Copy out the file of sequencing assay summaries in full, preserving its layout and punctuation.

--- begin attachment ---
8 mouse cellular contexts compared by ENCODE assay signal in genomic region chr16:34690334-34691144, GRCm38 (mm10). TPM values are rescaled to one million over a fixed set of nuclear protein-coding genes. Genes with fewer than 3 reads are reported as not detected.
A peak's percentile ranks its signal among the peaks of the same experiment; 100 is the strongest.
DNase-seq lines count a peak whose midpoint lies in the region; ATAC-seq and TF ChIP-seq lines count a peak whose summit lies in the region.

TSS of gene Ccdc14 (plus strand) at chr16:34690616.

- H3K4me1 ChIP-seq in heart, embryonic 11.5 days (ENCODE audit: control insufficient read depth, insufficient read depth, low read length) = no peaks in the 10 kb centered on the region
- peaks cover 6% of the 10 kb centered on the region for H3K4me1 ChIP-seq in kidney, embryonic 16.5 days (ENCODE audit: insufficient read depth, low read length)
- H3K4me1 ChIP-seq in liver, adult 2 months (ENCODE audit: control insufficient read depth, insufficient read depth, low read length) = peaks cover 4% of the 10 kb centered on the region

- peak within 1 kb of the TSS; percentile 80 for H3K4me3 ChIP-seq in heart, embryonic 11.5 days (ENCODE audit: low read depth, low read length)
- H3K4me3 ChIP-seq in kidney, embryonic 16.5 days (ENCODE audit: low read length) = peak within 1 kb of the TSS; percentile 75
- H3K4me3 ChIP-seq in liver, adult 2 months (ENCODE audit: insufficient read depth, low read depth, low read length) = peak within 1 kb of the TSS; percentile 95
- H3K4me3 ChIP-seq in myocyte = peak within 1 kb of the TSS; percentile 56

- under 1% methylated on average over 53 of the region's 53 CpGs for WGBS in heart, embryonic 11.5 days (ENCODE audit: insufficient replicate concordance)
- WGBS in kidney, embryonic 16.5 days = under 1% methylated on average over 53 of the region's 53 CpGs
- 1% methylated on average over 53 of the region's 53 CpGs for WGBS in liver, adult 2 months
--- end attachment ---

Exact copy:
8 mouse cellular contexts compared by ENCODE assay signal in genomic region chr16:34690334-34691144, GRCm38 (mm10). TPM values are rescaled to one million over a fixed set of nuclear protein-coding genes. Genes with fewer than 3 reads are reported as not detected.
A peak's percentile ranks its signal among the peaks of the same experiment; 100 is the strongest.
DNase-seq lines count a peak whose midpoint lies in the region; ATAC-seq and TF ChIP-seq lines count a peak whose summit lies in the region.

TSS of gene Ccdc14 (plus strand) at chr16:34690616.

- H3K4me1 ChIP-seq in heart, embryonic 11.5 days (ENCODE audit: control insufficient read depth, insufficient read depth, low read length) = no peaks in the 10 kb centered on the region
- peaks cover 6% of the 10 kb centered on the region for H3K4me1 ChIP-seq in kidney, embryonic 16.5 days (ENCODE audit: insufficient read depth, low read length)
- H3K4me1 ChIP-seq in liver, adult 2 months (ENCODE audit: control insufficient read depth, insufficient read depth, low read length) = peaks cover 4% of the 10 kb centered on the region

- peak within 1 kb of the TSS; percentile 80 for H3K4me3 ChIP-seq in heart, embryonic 11.5 days (ENCODE audit: low read depth, low read length)
- H3K4me3 ChIP-seq in kidney, embryonic 16.5 days (ENCODE audit: low read length) = peak within 1 kb of the TSS; percentile 75
- H3K4me3 ChIP-seq in liver, adult 2 months (ENCODE audit: insufficient read depth, low read depth, low read length) = peak within 1 kb of the TSS; percentile 95
- H3K4me3 ChIP-seq in myocyte = peak within 1 kb of the TSS; percentile 56

- under 1% methylated on average over 53 of the region's 53 CpGs for WGBS in heart, embryonic 11.5 days (ENCODE audit: insufficient replicate concordance)
- WGBS in kidney, embryonic 16.5 days = under 1% methylated on average over 53 of the region's 53 CpGs
- 1% methylated on average over 53 of the region's 53 CpGs for WGBS in liver, adult 2 months